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* This is actually a lie.  I don’t do ANYTHING on my birthday.  It’s a rule.  I made these a week BEFORE my birthday (because despite what you may believe I don’t get up at the crack of dawn and bake in time for a 7AM NST post).  The Pie is creating a magical birthday cake for me as we speak.  There may be a post on it.  Who knows.

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The Pie’s I’m-Turning-Old Ice Cream Birthday Cake, with Fudge Sauce

Hakan Ice Cream Cake

I will let you in on the worst-kept secret in our family: Saturday was the Pie’s thirtieth birthday.  He’s finally as old as me and will (hopefully) shut up about my aging process.

Hakan Ice Cream Cake
The Pie’s birth flower is the delphinium. That peony just happened to be there.

Now, for me, being born the week before March Break, as a child I often celebrated more than one birthday.  There was my actual birthday, then there was one when my grandparents came to visit the following week, and then maybe one with my friends from school.  Through no fault of my own, this happened consistently through to my adulthood, just little low-key celebrations dotting a week of aging, with maybe a cake at the end of it.  For the Pie it’s a bit different. Because he was born in the summer, all of his friends were out of school and so he generally had one big bash to celebrate his big day.  Needless to say, since we became broke and moved to Newfoundland, his expectations have taken a hit.  Fortunately, Papa John and Mrs. Nice are in town, so we can make it a bit of a party.

Hakan Ice Cream Cake
One of his “big boy” gifts: a sweatshirt designed to look like Optimus Prime. If you zip the hood all the way up it forms Prime’s large blue head, with mesh eyeholes. It wouldn’t zip over the Pie’s rather prominent nose.

As a rule (because we’re broke), we don’t exchange gifts, but on our birthdays, the other makes the celebrant a cake.  Last year, I made the Pie that disastrous leaning tower of chocolate.  This year I thought I would try for something a little more refreshing, given that it is summer, after all: ice cream cake!  Having watched several of the bloggers I read try and fail at this feat last summer (Caroline, I’m thinking of you!), I think I know what NOT to do, so here goes …

Start with a springform pan.  The fact that you can dismantle it means that getting the cake out when you’re done won’t be that hard.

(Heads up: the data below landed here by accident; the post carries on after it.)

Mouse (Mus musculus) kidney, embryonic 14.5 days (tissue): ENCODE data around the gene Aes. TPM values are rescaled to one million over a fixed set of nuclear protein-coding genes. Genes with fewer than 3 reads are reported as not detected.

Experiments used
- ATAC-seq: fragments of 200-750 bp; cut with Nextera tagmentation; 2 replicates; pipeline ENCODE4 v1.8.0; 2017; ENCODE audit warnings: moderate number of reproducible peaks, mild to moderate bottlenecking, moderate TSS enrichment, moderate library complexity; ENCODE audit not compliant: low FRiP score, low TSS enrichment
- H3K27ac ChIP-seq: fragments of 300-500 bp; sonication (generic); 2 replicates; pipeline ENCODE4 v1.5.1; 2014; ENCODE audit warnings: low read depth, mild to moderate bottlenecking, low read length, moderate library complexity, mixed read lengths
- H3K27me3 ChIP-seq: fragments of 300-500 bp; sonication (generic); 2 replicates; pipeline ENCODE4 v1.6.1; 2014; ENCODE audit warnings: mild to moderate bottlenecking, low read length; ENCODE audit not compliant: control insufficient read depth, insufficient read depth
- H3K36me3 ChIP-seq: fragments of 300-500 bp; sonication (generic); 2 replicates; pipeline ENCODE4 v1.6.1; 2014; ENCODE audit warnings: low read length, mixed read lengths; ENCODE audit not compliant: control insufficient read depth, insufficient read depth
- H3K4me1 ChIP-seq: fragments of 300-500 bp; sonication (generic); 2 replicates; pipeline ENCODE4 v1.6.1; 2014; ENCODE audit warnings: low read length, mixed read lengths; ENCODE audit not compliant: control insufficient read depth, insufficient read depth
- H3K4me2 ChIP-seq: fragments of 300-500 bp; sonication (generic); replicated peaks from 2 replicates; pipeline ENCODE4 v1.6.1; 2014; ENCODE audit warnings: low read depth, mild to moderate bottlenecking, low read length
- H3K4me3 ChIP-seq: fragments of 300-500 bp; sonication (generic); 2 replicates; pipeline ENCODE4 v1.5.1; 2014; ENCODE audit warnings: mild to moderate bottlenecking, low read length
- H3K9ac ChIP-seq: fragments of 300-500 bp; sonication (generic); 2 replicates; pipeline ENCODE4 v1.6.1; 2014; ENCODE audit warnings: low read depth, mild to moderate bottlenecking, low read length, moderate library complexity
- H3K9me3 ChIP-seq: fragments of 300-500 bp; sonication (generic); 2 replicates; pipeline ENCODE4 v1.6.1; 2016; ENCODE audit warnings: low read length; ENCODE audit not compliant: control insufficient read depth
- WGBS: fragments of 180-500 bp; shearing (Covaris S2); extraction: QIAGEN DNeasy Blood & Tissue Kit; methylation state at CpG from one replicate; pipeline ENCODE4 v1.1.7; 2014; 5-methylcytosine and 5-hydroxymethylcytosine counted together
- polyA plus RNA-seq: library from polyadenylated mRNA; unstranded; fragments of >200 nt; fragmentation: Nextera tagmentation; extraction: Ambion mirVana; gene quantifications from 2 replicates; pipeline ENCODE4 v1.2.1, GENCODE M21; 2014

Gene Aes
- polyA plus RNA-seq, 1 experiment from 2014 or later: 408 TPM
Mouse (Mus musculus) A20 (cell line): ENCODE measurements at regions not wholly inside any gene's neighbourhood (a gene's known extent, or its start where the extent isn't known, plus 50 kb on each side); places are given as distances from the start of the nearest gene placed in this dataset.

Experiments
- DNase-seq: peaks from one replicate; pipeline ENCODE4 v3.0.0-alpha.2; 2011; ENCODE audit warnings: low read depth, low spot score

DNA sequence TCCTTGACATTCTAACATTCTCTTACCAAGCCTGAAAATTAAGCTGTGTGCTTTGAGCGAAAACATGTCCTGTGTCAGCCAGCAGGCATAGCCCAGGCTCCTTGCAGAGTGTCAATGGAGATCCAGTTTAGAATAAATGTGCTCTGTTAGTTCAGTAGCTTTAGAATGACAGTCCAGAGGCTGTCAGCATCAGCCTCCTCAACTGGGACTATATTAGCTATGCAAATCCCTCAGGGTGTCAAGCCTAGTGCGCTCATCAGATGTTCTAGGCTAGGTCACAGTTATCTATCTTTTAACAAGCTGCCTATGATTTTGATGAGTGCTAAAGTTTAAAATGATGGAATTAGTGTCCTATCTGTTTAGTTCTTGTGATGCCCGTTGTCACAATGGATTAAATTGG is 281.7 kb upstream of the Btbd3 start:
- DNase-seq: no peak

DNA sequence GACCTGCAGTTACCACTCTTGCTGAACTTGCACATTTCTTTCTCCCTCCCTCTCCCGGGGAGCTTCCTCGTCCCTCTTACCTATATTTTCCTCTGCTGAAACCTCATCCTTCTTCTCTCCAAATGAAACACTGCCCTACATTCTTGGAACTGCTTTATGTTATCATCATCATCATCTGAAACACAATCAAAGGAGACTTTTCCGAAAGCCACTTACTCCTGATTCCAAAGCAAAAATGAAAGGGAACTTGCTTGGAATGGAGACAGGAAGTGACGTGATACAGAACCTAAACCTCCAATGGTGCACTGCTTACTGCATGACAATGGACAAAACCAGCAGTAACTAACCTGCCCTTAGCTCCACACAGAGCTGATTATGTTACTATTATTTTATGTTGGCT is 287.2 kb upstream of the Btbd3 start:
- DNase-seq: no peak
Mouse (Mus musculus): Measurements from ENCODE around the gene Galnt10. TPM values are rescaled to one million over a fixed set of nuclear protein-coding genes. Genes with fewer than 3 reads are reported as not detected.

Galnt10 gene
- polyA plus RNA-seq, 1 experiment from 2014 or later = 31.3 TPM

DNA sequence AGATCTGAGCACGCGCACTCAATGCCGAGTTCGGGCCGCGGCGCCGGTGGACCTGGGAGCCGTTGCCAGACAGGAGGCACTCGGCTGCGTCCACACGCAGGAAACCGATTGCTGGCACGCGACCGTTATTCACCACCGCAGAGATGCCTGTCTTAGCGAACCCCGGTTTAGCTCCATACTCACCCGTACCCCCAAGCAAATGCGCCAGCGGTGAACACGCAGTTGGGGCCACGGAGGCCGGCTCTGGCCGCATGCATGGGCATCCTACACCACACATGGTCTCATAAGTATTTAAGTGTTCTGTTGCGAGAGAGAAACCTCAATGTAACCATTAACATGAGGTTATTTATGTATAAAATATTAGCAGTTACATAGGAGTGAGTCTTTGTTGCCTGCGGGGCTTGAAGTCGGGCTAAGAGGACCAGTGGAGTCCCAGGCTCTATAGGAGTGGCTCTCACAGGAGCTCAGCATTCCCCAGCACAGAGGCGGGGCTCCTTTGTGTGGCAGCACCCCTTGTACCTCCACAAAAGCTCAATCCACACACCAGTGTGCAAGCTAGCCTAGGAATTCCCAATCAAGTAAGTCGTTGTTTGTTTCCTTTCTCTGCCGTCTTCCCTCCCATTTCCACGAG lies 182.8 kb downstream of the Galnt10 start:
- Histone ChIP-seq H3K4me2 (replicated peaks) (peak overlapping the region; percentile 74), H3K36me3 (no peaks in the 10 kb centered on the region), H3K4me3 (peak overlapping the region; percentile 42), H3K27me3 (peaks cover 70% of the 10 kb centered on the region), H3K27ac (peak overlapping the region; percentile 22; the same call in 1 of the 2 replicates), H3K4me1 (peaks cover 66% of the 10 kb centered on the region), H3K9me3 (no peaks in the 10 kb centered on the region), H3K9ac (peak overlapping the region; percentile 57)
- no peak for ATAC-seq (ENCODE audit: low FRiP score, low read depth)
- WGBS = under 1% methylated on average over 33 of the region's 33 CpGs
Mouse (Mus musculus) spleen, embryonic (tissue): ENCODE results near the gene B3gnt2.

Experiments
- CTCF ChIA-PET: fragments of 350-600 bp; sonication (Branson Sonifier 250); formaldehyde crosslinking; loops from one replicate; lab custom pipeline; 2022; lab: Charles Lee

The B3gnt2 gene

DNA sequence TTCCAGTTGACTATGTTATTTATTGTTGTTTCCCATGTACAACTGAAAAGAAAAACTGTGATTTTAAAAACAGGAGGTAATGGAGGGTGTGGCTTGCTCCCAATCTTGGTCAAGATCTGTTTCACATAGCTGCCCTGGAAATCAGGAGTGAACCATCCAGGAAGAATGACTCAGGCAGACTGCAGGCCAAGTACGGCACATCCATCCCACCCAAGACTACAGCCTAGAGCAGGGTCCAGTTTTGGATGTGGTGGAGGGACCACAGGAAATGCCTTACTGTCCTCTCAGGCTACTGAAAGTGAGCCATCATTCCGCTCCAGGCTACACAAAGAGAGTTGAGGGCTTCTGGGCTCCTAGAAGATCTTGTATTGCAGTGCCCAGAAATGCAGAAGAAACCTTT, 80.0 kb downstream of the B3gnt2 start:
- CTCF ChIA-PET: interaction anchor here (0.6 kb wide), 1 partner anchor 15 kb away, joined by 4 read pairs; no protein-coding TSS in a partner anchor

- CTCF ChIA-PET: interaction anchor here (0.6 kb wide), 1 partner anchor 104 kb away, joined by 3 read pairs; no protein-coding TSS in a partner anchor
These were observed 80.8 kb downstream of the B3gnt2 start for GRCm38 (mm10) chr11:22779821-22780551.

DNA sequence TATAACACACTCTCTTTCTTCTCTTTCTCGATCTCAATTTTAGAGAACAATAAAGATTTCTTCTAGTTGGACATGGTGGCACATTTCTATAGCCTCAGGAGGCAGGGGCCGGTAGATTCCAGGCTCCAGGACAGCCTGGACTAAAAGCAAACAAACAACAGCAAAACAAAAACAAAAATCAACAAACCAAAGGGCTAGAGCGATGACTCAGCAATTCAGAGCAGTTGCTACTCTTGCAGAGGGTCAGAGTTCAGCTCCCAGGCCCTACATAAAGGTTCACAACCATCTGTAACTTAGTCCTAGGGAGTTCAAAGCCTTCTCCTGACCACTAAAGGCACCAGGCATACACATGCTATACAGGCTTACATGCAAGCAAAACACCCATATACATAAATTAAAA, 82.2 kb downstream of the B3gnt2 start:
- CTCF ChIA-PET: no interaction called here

Now you need some ice cream flavours.  One of our favourite restaurants in St. John’s, Get Stuffed, used to have this boozy ice cream cake, where the three layers of ice cream were flavoured with various liqueurs.  It.  Was.  Fabulous.  So I’m going to try to recreate that, but with a little less booze.  Just a little less.

Hakan Ice Cream Cake

I’m using ice creams I made from scratch, but you can use store-bought ice cream that has been softened.  The first layer, at the top of the cake, is raspberry (you can see the recipe here, though this time I used cognac instead of vinegar!).  Simply spoon 2 or 3 cups of softened ice cream into the bottom of the pan and smooth it out.  In retrospect, I should have frozen the empty pan before plopping the ice cream in it, because just-churned ice cream on a hot day has a habit of melting, and this seeped through the edges of the pan a bit before it re-froze.  No big deal, just something to remember for next time.

Hakan Ice Cream Cake

You might also want to scrape down the sides a bit, just so residual ice cream doesn’t interfere with the look of the following layer.

Hakan Ice Cream Cake

This cake took a couple of days to make, because each ice cream mixture needs to sit in the fridge overnight before you churn and freeze it, but that gave each layer ample time to get nice and solid before I added the next one.

Hakan Ice Cream Cake

The middle layer is vanilla, and the Pie loves his vanilla ice cream, so I used the best recipe possible.

Hakan Ice Cream Cake

Because the pan was frozen and the ice cream underneath was frozen, it was an easy job to smooth on this layer.

Hakan Ice Cream Cake

Then a chocolate layer.  Neither the Pie nor I are particularly fond of chocolate ice cream, but I have never seen an ice cream cake, especially one with a fudge layer, without it, so it had to go in.

Hakan Ice Cream Cake

You will be able to see the recipe here on Wednesday.

Hakan Ice Cream Cake